VCD Landesverband Nord: Fahrradhäuser

Text from VCD Landesverband Nord:

They stand on the street-scape between trees and parked cars, with a purpose not quite immediately clear to everyone – the Hamburg Bicycle Houses. They’re found primarily in Altbau neighborhoods, most of the time 12-cornered, with the quasi round building style due to the construction’s concept: a rotating device in the middle, from which there is space enough to hang up to 12 bikes.  The first houses of this kind were set up in the mid-80s in Altona.  If bicycles weren’t parked on the balconies they were in the stairwells, particularly in the Altbau houses, blocking the escape routes in case of emergency, a curse on the fire department.  The Altbau houses of this time period seldom had spacious enough basements, and parking the bicycle outside in front of the building wasn’t the best solution due to weathering or threat of theft.  Thus the idea evolved to shelter the bikes in protected houses near the apartment.  The bicycle houses are normally acquired by either a tenants’ association or the landlord.  They’re installed by the authorities upon request somewhere between the sidewalk and the vehicular lane.

It is therefore necessary to get a special-use permit.  This is issued when it is determined that the bicycle house will not interfere with traffic or be a hazard in any other way.  A standard model costs somewhere between 4,500 and 5,300 Euro, up to 2,250 of which is subsidized by the district or county government.  The subsidy, however, is only available if no other bicycle parking is already on hand in or around the building.  If the house or building owner has the possibility to set up a bicycle house on her/his own property, the process becomes relatively uncomplicated since the permit isn’t needed.  Subsidies are also available in this case, with the requirement that the bicycle house be kept up and used as such for at least 10 years.  There are three methods of getting a bicycle house:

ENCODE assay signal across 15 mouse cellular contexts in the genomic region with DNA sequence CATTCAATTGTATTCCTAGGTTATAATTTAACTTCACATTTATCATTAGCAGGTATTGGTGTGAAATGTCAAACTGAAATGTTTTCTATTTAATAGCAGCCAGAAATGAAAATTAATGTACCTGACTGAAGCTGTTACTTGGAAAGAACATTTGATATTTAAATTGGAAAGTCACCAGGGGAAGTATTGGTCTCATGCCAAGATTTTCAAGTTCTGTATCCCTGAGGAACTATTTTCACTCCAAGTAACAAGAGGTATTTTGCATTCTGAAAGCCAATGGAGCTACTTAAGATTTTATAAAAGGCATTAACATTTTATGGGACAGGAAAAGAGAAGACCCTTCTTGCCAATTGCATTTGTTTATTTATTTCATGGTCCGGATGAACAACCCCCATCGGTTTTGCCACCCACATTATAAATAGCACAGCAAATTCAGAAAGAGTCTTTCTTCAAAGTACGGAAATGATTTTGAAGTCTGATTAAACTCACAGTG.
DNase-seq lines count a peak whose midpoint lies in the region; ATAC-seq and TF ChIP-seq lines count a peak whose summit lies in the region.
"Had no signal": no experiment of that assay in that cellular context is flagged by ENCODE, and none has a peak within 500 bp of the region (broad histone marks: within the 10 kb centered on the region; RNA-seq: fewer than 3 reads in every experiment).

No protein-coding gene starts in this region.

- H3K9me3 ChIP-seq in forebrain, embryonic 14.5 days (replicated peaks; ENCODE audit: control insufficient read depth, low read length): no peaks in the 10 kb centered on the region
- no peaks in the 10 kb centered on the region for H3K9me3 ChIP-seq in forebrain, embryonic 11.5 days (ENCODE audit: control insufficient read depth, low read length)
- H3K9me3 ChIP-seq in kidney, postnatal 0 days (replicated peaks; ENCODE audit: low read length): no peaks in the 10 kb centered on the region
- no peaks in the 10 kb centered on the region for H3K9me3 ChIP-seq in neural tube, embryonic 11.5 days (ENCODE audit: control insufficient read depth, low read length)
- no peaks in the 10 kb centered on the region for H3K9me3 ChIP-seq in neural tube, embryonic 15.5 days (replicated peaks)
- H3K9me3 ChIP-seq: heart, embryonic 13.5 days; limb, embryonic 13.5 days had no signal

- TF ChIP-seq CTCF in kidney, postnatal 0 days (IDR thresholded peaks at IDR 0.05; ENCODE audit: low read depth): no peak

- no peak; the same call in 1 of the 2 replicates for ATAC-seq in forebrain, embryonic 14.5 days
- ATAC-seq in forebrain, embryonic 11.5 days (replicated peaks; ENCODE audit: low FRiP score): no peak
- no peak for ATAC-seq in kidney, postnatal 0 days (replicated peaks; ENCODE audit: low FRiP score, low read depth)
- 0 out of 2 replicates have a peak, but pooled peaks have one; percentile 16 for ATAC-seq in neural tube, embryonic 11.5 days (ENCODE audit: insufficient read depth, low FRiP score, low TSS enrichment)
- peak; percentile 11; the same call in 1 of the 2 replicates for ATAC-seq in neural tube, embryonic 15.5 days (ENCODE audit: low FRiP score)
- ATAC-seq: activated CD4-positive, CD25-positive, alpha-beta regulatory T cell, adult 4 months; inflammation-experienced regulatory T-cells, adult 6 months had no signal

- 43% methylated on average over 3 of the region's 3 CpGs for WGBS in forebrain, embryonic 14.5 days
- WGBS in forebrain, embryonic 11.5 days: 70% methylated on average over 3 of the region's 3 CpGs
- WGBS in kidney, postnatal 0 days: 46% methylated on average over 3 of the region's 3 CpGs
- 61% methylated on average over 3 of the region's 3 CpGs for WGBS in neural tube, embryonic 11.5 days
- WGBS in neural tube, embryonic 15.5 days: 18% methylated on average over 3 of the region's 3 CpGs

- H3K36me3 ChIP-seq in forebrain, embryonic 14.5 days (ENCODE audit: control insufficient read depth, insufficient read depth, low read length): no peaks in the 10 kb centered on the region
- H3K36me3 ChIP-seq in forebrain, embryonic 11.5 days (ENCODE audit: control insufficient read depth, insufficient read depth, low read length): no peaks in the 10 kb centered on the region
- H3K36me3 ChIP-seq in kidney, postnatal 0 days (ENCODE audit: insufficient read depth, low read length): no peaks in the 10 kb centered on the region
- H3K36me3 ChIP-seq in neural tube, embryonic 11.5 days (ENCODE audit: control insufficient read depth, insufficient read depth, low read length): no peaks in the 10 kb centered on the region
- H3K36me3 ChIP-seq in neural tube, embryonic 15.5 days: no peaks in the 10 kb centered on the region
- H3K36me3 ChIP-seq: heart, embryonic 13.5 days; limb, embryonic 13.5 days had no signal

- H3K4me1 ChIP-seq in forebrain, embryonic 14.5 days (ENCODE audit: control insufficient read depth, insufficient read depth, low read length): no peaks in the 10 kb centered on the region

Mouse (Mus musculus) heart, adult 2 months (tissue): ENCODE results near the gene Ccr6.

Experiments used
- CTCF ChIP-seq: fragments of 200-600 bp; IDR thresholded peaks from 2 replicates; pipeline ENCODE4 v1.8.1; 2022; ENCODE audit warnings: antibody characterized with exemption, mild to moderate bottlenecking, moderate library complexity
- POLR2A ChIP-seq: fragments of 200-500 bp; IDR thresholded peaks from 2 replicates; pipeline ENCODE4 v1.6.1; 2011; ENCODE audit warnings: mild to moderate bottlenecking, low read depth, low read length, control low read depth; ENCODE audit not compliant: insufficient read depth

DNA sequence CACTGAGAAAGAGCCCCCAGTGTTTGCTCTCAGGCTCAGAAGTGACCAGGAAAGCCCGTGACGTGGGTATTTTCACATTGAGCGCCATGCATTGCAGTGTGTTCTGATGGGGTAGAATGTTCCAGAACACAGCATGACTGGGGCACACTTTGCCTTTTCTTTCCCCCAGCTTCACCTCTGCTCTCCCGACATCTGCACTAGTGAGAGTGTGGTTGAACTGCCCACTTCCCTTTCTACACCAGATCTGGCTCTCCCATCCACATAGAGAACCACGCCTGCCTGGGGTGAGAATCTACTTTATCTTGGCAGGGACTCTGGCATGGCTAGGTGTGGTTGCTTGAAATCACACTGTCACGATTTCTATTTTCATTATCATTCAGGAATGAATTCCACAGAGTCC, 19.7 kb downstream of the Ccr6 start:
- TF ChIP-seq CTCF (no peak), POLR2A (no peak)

• Tenants join together and one of them submits the permit application.  A space costs 130 Euro.
  • The building owner submits the permit application.
  • A building owner buys a bicycle house for her/his own property.

Whoever wants to install a bicycle house needs two certifications; the first one being a trip to the borough or county government offices for the special-use permit.  The permit is issued on a temporary basis and if not revoked, it is automatically extended.  A few criteria need to be met for the second certification, for example building blueprints and site survey need to be handed in, including photographs of the requested site.  Then there is a site visit with various representatives from the public works and city planning department.  There may also be agents from the department of transportation or the police.  If at the end there are no objections from the various departments, a green light is given for the bicycle house.

One more word to the situation in the individual districts:  at present there are bicycle houses in four of Hamburg’s districts – Eimsbüttel, Nord, Altona and Mitte.  Eimsbüttel has most of the bicycle houses, Mitte, in contrast, has only 10.  Here it was found that the development in the Altbau neighborhoods, particularly St. Georg were so dense, that installation is impossible.  The fewest available bicycle houses are in St. Pauli.

(note:  translation is fully my own, please feel free to point out errors)


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